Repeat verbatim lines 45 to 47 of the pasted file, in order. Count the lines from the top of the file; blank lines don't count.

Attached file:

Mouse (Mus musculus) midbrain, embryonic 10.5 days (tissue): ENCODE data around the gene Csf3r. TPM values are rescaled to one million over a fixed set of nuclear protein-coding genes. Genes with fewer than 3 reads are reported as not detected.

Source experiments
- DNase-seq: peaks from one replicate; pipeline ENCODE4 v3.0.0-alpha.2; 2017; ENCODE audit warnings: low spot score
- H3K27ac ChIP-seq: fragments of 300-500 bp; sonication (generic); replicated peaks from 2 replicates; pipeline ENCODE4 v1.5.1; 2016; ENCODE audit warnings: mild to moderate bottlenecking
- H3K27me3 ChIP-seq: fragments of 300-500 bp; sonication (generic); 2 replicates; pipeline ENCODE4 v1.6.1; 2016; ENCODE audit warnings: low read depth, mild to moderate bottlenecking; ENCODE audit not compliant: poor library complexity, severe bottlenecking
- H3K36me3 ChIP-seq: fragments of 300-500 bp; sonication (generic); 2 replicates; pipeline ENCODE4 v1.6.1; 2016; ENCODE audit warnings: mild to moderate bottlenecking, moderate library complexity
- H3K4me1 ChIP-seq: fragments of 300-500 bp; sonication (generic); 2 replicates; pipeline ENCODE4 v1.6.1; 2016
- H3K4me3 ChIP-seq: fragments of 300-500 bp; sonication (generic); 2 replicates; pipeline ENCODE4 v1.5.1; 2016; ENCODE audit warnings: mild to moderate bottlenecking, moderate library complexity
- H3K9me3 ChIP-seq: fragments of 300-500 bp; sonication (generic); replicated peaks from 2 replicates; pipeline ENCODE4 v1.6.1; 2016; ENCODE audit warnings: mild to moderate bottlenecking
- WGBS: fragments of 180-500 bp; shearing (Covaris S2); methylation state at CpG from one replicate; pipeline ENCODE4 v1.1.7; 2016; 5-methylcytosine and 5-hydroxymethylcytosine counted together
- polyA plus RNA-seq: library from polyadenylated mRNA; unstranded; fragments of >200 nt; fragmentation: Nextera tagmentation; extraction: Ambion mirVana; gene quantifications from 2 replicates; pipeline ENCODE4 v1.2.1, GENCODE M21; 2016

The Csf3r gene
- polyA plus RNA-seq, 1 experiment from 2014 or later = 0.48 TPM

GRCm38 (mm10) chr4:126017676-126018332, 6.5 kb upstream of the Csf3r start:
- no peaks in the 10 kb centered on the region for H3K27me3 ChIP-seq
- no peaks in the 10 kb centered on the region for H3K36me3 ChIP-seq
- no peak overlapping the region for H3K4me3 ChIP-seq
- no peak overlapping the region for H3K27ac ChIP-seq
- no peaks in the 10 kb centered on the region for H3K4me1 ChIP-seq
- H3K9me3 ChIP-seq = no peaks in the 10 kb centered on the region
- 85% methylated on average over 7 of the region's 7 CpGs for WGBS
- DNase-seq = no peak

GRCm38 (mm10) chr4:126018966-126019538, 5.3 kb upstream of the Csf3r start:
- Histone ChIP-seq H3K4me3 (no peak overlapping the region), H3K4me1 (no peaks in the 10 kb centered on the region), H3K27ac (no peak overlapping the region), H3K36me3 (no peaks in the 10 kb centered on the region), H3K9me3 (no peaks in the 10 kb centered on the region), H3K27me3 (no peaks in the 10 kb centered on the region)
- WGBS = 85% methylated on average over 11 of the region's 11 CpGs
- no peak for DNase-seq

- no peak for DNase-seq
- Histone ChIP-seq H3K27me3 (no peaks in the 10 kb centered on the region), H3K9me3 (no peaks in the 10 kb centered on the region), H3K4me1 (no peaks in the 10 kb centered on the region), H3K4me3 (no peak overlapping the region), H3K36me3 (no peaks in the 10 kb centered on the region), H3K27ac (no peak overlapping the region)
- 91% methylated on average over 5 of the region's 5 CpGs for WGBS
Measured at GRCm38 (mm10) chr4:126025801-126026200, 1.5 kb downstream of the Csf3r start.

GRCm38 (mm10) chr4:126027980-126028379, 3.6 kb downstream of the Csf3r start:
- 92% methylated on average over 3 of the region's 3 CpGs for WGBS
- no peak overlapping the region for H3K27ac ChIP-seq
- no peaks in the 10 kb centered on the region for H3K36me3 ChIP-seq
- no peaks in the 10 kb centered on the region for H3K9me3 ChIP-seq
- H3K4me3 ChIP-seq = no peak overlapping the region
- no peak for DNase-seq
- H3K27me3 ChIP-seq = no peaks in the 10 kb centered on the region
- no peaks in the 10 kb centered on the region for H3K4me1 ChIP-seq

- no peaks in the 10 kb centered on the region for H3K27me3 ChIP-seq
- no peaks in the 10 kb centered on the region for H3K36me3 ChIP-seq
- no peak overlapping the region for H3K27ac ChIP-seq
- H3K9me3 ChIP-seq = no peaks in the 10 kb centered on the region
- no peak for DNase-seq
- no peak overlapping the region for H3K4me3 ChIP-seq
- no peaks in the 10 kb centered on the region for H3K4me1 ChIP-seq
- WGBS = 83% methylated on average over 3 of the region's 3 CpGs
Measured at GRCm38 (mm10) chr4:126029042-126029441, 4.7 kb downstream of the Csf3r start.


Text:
- no peak overlapping the region for H3K4me3 ChIP-seq
- no peaks in the 10 kb centered on the region for H3K4me1 ChIP-seq
- WGBS = 83% methylated on average over 3 of the region's 3 CpGs